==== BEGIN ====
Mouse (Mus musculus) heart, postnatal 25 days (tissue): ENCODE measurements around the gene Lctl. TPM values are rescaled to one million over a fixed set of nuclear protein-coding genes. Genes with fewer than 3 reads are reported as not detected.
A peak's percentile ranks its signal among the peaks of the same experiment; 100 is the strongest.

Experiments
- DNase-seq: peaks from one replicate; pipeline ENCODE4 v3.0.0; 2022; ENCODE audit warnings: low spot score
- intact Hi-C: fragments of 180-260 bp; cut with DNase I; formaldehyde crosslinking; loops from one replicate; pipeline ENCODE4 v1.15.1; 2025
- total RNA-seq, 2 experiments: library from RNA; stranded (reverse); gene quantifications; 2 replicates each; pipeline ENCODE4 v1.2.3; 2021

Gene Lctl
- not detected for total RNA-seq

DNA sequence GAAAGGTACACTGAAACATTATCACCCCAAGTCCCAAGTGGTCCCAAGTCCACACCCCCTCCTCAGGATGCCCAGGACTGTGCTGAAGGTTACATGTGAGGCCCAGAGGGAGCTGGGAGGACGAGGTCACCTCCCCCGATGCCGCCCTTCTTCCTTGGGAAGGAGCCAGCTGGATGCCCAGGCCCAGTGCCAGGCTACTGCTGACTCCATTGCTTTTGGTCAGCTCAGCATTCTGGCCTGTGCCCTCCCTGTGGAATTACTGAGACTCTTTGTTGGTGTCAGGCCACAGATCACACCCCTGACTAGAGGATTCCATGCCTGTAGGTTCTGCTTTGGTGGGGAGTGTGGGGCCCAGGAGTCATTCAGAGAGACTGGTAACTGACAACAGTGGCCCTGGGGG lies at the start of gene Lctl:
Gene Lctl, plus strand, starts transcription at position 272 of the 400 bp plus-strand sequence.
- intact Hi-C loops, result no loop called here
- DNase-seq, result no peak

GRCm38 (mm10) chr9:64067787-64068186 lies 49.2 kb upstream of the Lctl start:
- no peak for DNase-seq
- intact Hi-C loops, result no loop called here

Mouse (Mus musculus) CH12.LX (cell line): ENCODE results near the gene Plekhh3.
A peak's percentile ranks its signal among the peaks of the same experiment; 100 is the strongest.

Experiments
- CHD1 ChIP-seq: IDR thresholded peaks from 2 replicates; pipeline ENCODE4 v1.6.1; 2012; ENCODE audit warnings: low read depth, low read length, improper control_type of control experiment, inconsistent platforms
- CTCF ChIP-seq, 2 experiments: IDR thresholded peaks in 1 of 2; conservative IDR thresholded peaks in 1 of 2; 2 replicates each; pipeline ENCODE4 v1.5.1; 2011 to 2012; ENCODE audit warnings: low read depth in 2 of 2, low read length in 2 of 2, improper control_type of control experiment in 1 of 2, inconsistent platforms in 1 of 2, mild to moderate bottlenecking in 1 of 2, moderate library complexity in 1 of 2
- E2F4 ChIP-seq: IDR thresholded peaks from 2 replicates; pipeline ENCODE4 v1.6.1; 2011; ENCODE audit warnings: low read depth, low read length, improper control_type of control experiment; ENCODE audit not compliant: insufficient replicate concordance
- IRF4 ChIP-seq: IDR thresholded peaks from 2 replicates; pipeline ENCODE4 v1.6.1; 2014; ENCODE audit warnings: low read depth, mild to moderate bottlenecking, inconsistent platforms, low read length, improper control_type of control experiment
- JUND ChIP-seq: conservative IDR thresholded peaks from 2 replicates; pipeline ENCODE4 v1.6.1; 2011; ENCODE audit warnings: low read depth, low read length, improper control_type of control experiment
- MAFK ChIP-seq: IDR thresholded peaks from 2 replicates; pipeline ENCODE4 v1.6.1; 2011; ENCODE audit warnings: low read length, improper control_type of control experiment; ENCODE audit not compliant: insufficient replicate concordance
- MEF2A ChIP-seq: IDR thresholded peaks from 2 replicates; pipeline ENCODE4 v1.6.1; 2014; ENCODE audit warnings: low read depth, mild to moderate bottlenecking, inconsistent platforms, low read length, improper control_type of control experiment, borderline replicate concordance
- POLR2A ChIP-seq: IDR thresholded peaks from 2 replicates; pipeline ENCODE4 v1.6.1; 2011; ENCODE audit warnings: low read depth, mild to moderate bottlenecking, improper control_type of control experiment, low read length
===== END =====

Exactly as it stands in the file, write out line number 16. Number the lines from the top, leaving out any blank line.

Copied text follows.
Mouse (Mus musculus) CH12.LX (cell line): ENCODE results near the gene Plekhh3.